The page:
Throughout our lives, most of us work hard to stay true to the intangible sense of self we all have. But there are times when this certainty can become rocked and we’re no longer secure in ourselves or even anything around us. These moments are often kept private, and the crisis is isolated to just the sufferer and those closest to them.
However photographer Martha Fleming-Ives has bravely challenged this solitude with her images of her father in her series The Waking Hours, capturing a man at his lowest point. Having been a minister for 35 years Martha’s father spent his life devoted to his faith and leading others to follow him. Six months before his retirement though, he fell into a dark depression and this change in role where a community no longer looked to him for guidance unnerved him deeply. He became almost unrecognisable, returning to a fragile, child-like state.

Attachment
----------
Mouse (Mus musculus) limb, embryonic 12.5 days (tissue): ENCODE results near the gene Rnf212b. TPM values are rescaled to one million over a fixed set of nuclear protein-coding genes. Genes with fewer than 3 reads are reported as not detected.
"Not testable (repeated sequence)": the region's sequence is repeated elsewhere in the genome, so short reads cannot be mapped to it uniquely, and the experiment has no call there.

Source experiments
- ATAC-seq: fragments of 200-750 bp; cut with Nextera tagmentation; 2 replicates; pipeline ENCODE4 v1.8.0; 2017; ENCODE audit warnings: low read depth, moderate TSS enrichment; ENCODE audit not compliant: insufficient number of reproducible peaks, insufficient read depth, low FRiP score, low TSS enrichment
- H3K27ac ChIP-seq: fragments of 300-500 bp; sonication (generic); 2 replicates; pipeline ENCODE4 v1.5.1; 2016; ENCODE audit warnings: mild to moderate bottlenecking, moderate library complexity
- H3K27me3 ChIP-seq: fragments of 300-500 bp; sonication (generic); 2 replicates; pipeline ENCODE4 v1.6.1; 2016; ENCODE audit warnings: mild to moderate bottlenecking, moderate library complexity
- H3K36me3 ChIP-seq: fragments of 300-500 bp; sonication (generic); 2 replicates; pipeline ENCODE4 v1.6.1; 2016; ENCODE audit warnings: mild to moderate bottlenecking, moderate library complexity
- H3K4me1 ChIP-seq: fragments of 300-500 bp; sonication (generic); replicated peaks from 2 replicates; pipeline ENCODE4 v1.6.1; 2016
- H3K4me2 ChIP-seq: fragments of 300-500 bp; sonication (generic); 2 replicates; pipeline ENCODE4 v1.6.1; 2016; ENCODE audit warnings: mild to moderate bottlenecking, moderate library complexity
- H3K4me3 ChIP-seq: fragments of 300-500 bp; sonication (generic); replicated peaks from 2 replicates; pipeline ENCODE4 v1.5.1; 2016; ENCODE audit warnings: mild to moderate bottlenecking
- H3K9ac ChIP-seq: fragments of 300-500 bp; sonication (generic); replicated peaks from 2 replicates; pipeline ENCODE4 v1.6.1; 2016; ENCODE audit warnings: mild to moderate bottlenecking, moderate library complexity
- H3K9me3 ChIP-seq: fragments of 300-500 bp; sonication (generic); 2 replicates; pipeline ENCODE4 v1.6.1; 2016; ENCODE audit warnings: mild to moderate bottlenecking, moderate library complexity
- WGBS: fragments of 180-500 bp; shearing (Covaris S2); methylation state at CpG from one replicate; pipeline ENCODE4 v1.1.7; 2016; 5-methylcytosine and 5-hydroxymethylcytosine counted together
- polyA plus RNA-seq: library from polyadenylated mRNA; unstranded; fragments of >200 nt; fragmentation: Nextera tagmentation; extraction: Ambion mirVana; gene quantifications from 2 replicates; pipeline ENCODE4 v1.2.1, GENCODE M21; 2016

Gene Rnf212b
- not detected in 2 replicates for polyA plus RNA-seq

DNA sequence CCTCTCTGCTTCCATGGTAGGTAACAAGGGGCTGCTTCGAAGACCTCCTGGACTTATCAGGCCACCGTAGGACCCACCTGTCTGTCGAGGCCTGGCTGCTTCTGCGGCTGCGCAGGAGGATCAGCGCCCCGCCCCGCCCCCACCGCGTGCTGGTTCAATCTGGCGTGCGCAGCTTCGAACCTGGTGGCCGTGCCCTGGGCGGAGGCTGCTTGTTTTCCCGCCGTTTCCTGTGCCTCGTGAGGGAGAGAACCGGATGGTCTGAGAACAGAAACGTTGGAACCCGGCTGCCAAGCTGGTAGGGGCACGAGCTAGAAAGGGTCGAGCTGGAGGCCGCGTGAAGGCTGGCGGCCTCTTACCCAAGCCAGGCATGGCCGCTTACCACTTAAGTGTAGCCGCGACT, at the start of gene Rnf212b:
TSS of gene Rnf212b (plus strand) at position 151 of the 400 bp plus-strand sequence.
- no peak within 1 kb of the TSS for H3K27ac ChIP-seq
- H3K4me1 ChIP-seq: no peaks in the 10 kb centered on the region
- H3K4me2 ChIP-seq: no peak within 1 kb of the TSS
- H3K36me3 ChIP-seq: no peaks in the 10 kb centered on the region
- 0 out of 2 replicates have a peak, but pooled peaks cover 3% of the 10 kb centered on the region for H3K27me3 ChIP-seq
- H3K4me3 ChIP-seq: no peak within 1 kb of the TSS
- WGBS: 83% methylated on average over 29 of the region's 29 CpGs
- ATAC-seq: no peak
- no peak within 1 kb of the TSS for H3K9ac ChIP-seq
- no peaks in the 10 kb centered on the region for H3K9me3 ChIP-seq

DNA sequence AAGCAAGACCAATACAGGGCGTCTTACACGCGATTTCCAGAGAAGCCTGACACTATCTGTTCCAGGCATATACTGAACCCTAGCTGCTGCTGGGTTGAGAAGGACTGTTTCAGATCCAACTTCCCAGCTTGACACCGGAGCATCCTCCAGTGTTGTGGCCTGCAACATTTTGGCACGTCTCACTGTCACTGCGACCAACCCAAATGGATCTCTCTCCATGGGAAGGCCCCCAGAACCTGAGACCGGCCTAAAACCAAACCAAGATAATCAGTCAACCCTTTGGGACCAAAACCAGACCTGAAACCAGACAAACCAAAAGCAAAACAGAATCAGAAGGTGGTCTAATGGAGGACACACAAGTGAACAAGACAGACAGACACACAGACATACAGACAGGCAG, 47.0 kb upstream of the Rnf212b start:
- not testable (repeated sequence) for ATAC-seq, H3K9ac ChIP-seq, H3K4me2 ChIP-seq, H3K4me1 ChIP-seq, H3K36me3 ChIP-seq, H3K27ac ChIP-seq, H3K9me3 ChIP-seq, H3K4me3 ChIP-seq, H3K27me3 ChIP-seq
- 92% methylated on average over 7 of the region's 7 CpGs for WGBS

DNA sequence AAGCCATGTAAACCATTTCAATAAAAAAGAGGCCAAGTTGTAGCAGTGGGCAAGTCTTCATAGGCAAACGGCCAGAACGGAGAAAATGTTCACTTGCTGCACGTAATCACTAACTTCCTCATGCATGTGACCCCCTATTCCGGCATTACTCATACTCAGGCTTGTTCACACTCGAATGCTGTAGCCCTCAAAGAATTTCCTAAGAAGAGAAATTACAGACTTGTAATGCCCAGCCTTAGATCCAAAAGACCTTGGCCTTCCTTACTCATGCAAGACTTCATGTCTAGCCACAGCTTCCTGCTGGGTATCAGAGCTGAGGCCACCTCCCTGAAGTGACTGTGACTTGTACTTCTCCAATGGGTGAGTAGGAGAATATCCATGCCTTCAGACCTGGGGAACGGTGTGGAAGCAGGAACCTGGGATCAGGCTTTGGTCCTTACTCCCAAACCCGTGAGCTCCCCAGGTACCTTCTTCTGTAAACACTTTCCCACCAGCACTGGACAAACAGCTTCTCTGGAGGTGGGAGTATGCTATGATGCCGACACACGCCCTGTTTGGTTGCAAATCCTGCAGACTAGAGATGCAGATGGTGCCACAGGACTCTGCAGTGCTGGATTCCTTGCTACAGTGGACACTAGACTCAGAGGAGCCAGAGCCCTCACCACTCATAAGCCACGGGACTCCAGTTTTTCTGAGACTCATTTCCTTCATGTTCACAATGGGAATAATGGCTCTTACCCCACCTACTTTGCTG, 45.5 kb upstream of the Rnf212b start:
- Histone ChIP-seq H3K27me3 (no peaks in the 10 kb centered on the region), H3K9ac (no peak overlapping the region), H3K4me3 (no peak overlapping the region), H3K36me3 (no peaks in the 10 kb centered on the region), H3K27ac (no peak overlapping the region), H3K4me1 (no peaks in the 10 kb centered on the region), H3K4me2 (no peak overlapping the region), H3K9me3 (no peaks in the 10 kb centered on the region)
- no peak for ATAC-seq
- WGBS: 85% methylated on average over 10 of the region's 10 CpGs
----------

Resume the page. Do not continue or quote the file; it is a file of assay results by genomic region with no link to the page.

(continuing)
Martha felt compelled to photograph him as a way of understanding what was happening and to build a new relationship, and the result is powerfully haunting. While some images have been staged and feel more contrived than the natural the ones, I’m still drawn to the series as it captures raw emotions from both the subject and the photographer herself.
This series is beautifully moving and Martha’s sensitivity around this delicate subject matter demonstrates both her skills as a photographer and the deep care she has for her father.